She was the last surviving grandparent I had, outliving my maternal grandmother by over 10 years. Today, the woman I always saw as the family matriarch, passed away. Her last few weeks were coloured by several physical and emotional struggles. I suppose only the very lucky few get the chance to cross over in perfect health and happiness.
My grandmother was 90 this year. She survived the Japanese Occupation in Malaysia, bore 8 children and lost two. She taught herself to read and write Chinese in days when literacy was an anomaly. She lost her husband 24 years ago but I never saw her openly grieve. Resolute, unshakeable, intelligent, confident, and a chain-smoker of Benson & Hedges cigarettes. I never saw her cook either – there was always help on hand.
The loss of her eldest daughter to cancer was devastating and she channeled an outpouring of love to her daughter’s son, the eldest grandson. Nothing was too much. No expense was spared. I felt the favouritism very early on. I learned to understand the Chinese culture of overt preferences for male children.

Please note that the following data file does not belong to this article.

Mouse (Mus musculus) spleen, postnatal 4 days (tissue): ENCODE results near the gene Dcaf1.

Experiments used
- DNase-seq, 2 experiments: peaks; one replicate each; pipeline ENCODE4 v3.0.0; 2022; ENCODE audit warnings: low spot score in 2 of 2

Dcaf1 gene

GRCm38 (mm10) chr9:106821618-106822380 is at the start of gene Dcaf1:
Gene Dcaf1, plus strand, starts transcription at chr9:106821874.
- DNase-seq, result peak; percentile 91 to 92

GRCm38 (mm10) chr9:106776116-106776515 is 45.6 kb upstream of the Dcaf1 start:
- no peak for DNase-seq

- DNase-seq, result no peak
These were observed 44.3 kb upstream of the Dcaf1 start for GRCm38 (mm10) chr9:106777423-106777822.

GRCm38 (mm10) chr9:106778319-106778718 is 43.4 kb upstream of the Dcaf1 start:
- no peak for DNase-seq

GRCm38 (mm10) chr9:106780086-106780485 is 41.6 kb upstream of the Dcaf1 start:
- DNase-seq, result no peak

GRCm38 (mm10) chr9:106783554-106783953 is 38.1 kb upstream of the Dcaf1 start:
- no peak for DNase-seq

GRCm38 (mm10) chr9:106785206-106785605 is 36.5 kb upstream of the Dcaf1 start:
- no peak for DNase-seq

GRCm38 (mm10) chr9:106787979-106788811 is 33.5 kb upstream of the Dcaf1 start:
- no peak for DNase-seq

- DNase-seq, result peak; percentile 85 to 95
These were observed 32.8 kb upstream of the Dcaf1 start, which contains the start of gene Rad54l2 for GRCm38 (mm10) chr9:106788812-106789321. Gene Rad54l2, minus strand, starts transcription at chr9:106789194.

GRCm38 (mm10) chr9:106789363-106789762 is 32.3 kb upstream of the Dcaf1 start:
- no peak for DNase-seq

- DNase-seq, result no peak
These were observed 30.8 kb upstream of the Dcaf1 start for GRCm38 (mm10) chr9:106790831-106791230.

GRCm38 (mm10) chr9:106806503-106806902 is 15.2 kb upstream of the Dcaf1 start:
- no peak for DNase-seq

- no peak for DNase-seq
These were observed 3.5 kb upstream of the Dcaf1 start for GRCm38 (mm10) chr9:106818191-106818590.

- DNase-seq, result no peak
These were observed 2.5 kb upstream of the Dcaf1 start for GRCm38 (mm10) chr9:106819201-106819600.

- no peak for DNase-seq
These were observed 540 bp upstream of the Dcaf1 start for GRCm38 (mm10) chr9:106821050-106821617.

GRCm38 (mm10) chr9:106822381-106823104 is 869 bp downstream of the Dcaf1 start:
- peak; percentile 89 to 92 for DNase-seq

I wonder at what point aging changes us from who we are to who we were. From an old photo in her bedroom, my grandmother was a remarkable beauty. My childhood memories of her though were probably the same as how grandkids view their grannies worldwide – she was granny-looking. Always stout in her 60s and 70s, she withered to a skeletal frame in her last days.
She loved music, that is perhaps one thing we had in common. However, I did not inherit her specific tastes. I spent days as a child trying to figure out how to change the banshee squeals blaring from her stereo to a more palatable pop station. Chinese operas are not something I voluntarily enter into, but when I encounter one, the music and drama washes me with indelible childhood memories of my grandmother’s life and loves.
How I wish I’d known her better.